Paper towels are common household items people tend to stock up on—especially right now. However, not many people know how paper towels are manufactured. A lot goes into paper towel production—including wood fibers, industrial rollers, and absorbent products—to ensure quality rolls every time.
Making the Pulp
The first step in industrial paper towel manufacturing is making the pulp. Just as with toilet paper, paper towels use a pulp composed of wood fibers mixed with chemical additives. The fibers bond with each other and then separate until they become a pulp. Once a usable pulp forms, it’s cleaned and bleached. This gets rid of any contaminants and particles that can ruin the paper quality. This mixture then filters through large screens that refine the pulp as much as possible, and a bleach solution then whitens it. After processing through more machines, the mixture is combined with resin to strengthen and bond the fibers. This final mixture travels across several industrial heating and cooling rollers, which form it into the right shape.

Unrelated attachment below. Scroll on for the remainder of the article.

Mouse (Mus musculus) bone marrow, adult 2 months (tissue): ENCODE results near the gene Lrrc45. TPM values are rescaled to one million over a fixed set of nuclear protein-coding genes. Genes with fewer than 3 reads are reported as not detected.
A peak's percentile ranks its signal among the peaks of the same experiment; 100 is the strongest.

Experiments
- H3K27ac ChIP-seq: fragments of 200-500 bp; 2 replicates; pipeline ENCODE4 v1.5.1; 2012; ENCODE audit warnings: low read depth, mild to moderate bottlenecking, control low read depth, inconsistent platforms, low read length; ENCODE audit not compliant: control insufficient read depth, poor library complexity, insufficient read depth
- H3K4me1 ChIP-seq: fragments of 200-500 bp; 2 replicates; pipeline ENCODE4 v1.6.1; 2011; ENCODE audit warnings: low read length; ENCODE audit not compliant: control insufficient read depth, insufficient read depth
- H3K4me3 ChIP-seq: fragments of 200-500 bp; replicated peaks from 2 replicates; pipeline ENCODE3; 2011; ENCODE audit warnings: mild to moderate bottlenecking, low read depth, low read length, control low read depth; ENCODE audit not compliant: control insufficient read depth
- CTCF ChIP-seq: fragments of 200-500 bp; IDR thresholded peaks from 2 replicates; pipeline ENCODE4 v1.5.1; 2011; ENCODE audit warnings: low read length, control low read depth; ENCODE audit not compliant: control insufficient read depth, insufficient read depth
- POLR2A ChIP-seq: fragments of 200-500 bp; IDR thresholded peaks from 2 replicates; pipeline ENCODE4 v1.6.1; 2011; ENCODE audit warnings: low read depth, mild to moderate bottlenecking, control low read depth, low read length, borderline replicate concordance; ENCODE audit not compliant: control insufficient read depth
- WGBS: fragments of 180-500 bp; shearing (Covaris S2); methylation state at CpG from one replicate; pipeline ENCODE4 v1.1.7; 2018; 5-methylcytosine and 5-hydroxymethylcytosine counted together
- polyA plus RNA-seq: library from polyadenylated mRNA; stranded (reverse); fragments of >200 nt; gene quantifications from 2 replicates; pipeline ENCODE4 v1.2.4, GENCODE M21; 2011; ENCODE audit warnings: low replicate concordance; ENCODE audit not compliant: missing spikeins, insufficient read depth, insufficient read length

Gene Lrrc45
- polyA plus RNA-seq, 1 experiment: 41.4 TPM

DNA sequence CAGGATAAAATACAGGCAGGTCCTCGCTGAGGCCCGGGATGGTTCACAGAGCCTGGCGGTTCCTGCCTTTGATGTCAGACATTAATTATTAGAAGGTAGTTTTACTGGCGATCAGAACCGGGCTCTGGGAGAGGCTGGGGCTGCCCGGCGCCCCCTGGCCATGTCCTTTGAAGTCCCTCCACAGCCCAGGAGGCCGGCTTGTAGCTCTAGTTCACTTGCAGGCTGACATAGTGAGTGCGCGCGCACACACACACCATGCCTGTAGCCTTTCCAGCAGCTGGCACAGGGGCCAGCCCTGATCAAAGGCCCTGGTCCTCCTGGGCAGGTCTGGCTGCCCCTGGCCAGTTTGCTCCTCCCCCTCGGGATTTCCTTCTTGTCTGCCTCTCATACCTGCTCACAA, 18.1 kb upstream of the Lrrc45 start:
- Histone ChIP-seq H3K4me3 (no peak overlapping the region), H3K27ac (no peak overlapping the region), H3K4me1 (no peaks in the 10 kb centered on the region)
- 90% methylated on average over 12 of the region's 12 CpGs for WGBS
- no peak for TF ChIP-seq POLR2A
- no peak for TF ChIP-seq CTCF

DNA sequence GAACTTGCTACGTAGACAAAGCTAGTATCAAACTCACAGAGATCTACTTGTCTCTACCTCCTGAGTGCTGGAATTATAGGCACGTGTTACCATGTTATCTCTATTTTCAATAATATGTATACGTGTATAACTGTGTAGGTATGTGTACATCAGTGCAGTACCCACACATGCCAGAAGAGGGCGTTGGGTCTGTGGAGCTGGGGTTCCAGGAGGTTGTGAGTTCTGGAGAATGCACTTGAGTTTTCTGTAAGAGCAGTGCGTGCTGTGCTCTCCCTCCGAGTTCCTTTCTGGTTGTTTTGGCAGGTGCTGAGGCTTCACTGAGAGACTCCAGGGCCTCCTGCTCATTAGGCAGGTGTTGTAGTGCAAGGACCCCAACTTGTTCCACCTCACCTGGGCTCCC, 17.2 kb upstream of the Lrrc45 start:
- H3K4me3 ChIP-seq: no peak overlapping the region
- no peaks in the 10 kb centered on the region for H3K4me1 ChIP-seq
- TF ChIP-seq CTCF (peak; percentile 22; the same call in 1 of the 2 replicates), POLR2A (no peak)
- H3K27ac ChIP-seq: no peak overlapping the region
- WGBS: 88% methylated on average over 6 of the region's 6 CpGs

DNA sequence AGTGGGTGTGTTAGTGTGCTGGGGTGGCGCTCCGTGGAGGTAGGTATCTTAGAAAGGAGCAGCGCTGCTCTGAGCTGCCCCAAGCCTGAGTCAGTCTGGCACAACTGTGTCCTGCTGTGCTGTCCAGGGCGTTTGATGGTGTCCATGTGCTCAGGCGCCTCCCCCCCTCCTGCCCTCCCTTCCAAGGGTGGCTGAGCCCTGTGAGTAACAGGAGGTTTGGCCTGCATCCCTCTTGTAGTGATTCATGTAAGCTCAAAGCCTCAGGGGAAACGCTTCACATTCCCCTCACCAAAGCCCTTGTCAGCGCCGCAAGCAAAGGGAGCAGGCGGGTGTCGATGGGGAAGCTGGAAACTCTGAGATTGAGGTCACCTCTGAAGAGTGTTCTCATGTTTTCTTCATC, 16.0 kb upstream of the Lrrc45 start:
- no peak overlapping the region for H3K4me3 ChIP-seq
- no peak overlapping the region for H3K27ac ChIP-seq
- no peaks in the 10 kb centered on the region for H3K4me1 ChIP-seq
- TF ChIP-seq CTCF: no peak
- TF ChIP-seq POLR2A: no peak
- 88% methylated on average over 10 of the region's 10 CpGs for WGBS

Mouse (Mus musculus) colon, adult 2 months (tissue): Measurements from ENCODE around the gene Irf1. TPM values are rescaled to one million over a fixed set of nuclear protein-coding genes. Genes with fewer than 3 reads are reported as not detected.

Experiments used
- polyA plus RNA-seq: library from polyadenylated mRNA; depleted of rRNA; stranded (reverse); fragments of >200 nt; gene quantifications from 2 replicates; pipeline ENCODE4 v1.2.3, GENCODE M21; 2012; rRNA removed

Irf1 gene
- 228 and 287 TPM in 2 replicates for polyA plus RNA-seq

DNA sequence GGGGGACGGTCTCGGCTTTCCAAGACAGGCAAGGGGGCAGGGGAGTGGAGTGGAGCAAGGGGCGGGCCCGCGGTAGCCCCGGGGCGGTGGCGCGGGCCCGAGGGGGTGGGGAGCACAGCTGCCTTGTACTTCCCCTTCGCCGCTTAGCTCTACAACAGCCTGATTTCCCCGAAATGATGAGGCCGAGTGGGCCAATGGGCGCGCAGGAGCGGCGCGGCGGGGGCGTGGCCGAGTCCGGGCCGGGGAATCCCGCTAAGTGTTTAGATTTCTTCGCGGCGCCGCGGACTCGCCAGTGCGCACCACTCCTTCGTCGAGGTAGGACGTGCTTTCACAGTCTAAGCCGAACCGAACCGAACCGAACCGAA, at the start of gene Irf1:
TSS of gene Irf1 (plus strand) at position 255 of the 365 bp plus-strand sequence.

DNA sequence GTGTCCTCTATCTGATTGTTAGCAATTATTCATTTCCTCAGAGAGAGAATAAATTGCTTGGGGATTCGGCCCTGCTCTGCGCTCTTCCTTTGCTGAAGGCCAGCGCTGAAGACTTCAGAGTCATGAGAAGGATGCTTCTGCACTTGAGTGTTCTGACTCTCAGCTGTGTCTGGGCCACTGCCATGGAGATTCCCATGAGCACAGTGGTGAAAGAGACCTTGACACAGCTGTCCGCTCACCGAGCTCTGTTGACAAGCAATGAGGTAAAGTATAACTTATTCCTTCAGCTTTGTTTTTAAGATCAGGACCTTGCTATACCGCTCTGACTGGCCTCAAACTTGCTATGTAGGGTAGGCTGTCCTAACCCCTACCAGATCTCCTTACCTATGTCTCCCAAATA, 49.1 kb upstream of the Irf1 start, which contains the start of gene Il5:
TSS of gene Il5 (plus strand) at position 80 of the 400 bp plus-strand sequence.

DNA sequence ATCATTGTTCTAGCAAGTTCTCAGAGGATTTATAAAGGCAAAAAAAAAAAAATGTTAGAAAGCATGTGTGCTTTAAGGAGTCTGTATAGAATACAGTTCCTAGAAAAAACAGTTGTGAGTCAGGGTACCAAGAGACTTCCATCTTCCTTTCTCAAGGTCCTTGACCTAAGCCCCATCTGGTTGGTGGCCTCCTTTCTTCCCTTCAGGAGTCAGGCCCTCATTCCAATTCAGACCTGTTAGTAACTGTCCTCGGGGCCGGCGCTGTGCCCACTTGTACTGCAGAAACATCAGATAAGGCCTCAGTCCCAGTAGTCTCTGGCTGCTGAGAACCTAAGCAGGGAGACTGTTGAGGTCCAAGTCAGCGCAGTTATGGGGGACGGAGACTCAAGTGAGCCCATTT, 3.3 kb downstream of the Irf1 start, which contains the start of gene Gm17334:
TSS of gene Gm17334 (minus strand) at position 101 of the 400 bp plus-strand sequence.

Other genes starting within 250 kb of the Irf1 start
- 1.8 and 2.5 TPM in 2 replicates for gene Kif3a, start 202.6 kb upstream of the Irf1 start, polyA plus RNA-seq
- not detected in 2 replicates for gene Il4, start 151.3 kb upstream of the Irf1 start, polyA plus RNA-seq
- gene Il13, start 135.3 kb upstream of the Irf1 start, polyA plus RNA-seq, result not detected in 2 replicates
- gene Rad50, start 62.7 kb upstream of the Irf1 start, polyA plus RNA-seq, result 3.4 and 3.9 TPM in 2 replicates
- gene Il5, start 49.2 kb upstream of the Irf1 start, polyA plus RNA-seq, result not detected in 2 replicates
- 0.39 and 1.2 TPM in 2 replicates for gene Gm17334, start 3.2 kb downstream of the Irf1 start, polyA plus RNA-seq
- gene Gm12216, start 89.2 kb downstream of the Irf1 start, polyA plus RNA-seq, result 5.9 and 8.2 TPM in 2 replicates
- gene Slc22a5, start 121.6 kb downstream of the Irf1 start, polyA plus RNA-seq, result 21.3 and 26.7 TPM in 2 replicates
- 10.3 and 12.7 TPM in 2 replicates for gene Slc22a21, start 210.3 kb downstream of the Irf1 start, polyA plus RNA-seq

Bonding the Paper
During manufacturing, paper towels don’t need to be as hard-pressed as other paper products. Two pieces carefully bond together to form a single sheet using a light adhesive. When the two layers conjoin, they form small air pockets that absorb liquids. This whole process only makes one-ply paper towels—whereas two-ply paper towels are made up of two different sheets bonded together. The quality of the mixture, quality of the bond, and type of resin make up the composition of the paper towel.
How Paper Towels Absorb Liquids
The air pockets allow the paper towel to absorb water and other liquids, but more goes into the absorption process than that. Each cellulose fiber in paper is made up of sugar molecules. When water molecules cling to the cellulose fibers, the paper towel can readily absorb the spill. This allows paper towels and toilet paper to absorb a certain amount of liquids before breaking down.